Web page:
If you write down JUST ONCE, all the things you are vulnerable about, then six months later, when compared with a control group, the people who were vulnerable had higher levels of happiness.
I don’t know if I am a happy person. But I write down every day what I am feeling vulnerable about (stresses about jobs, love, children, friends, partners, etc) and I know my sense of well-being and what I can handle in life has risen considerably. It’s like a super power.”
I’ve had the same experience. What’s amazing is that you don’t even need to write down “solutions” or “fixes” for what you’re feeling vulnerable about. I suspect doing so would actually make the exercise less powerful.
I think the way it works is that by simply writing them down, the intellectual part of the mind clearly identifies the problem, which is sort of like painting a target on it. Then, instead of overthinking the problem, it delegates it to the more intuitive part of the mind, which figures out how to resolve it with on-the-spot decisions and actions throughout subsequent days.
Few things are more gratifying than noticing previous mainstays on my “vulnerability” list simply disappear without my ever having formulated an overwrought “master plan” for addressing them.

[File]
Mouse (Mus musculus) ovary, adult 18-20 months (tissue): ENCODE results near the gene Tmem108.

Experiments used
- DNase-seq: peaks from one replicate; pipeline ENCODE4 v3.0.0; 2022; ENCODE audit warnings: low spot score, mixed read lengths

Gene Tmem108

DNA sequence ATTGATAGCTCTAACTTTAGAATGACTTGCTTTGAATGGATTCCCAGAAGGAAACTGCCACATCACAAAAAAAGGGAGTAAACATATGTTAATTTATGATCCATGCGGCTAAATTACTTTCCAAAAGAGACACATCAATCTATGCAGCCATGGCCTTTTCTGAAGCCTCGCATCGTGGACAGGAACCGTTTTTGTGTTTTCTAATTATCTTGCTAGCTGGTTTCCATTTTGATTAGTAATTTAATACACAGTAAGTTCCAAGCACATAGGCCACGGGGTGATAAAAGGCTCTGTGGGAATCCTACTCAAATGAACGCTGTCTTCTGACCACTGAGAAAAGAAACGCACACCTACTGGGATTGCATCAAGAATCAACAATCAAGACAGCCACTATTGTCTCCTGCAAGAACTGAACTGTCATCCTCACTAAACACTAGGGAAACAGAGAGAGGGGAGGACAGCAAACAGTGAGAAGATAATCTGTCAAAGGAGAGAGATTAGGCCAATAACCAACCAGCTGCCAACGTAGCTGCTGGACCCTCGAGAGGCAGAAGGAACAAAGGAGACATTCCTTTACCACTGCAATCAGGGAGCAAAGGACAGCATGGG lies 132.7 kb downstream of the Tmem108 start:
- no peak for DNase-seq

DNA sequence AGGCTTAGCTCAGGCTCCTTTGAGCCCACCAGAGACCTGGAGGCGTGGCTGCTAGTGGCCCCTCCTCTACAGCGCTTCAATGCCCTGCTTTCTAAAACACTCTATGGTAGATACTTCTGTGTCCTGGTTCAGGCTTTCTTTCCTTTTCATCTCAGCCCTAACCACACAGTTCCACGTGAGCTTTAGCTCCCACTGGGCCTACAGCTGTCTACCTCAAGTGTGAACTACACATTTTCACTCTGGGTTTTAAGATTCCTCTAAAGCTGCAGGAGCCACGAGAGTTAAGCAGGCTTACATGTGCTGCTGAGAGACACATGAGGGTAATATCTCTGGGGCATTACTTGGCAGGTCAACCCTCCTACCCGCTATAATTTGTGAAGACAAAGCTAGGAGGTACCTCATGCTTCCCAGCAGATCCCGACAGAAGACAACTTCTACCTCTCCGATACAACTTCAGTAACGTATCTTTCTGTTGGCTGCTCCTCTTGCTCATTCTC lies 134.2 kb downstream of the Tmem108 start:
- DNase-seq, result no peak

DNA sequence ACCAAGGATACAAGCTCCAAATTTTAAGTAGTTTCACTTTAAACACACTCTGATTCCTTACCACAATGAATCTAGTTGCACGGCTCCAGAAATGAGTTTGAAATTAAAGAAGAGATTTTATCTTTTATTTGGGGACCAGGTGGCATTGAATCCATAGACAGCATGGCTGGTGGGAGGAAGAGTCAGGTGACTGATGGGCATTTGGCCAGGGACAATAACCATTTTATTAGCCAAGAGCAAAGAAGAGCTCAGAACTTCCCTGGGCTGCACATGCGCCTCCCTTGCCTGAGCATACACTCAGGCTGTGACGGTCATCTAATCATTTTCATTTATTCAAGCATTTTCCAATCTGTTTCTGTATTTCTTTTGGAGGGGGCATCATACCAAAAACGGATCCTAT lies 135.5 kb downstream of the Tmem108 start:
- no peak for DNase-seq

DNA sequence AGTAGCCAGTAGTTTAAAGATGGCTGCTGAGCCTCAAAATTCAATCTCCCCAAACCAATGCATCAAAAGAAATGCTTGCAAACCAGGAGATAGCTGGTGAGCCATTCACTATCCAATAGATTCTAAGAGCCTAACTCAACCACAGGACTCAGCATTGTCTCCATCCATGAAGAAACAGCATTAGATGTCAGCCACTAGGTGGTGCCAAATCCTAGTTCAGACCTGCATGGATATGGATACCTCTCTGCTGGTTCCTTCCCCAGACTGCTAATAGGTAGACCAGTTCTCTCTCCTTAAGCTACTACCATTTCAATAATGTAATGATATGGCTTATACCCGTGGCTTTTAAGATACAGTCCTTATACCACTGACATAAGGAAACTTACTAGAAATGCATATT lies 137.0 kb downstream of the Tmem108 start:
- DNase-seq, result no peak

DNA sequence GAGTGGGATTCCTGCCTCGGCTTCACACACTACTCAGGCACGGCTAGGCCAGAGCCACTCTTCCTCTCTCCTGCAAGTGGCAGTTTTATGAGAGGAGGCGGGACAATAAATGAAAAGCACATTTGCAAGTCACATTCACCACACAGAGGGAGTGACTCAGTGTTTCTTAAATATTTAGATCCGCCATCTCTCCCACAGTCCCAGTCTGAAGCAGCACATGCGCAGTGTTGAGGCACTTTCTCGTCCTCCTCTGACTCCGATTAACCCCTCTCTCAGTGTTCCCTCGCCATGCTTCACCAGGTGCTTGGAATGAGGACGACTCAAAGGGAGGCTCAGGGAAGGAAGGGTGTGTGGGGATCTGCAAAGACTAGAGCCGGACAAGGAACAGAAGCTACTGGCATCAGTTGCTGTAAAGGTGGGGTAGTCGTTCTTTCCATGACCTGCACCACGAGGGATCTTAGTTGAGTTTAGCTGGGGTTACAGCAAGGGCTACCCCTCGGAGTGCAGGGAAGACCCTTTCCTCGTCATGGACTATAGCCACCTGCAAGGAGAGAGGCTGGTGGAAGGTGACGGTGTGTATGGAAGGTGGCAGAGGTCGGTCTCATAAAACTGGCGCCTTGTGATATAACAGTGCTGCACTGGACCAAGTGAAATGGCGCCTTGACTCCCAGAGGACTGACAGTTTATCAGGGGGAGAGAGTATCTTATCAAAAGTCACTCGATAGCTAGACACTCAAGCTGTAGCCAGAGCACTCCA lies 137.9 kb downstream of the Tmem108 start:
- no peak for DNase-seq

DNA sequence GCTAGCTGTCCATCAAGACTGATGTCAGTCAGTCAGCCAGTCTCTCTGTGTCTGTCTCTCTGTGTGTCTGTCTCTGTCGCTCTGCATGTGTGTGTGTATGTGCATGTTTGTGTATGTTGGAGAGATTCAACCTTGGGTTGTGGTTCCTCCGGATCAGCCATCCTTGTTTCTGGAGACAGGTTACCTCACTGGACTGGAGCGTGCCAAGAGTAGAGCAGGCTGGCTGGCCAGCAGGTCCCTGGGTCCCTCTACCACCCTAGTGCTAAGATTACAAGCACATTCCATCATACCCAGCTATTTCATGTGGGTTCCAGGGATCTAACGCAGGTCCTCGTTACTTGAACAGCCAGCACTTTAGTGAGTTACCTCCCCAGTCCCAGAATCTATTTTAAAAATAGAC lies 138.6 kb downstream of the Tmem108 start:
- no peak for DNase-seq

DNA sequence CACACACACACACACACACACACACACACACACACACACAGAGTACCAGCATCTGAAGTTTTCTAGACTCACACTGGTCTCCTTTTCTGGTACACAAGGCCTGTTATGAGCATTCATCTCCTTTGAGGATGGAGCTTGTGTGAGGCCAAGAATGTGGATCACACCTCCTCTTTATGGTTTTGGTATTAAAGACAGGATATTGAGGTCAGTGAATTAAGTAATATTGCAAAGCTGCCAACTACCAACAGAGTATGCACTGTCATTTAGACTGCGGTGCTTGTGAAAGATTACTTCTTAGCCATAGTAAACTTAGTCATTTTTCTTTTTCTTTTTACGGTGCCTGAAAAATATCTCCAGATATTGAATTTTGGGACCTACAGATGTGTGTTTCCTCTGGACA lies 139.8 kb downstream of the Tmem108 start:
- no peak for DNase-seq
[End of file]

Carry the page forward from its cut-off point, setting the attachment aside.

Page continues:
I feel grateful about…
Altucher is great on this too:
“Try this: keep a gratitude journal. Write down throughout the day the things you are grateful for. The more you do things like this, the more the super-power inside of you will get unleashed. You won’t be able to stop it. You will completely transform whether you want to or not. Do it in a small pad so it’s easy to pull out and list things.”
In the above-linked post, Altucher lists several benefits of being more grateful on a daily basis.
I feel pride regarding…
Pride is distinct from vanity. It’s not about seeking external recognition and praise. It’s an internal pleasure over past excellence and an important motivator of future excellence. At its finest, pride is a form of gratitude. It is being grateful to your past self for making your present life better. Take a moment every day to list what you’re proud of.
I aspire to someday…
Here I let my hopes run wild and allow myself to dream big. As with the vulnerabilities list, there’s no need to formulate a master plan for reaching these aspirations in your morning list-journaling. Again, it’s a matter of painting and continually repainting a target on your goals to make it easier for your future intuitive on-the-go self to see and make progress toward them.
Achieving my goals today will be easier if I…
Instead of specific tasks, I list general approaches and attitudes here. Leaving this for the end creates a bridge between my early morning reflections and my throughout-the-day pursuits.
So try list-journaling! Start as tiny as you need to: even a single one-bullet-point list if you need to. And then ramp it up every day until you reach a point of diminishing returns. All other life-enhancing habits can flow out of conscious living. And conscious living can be kickstarted every morning through reflective list-journaling.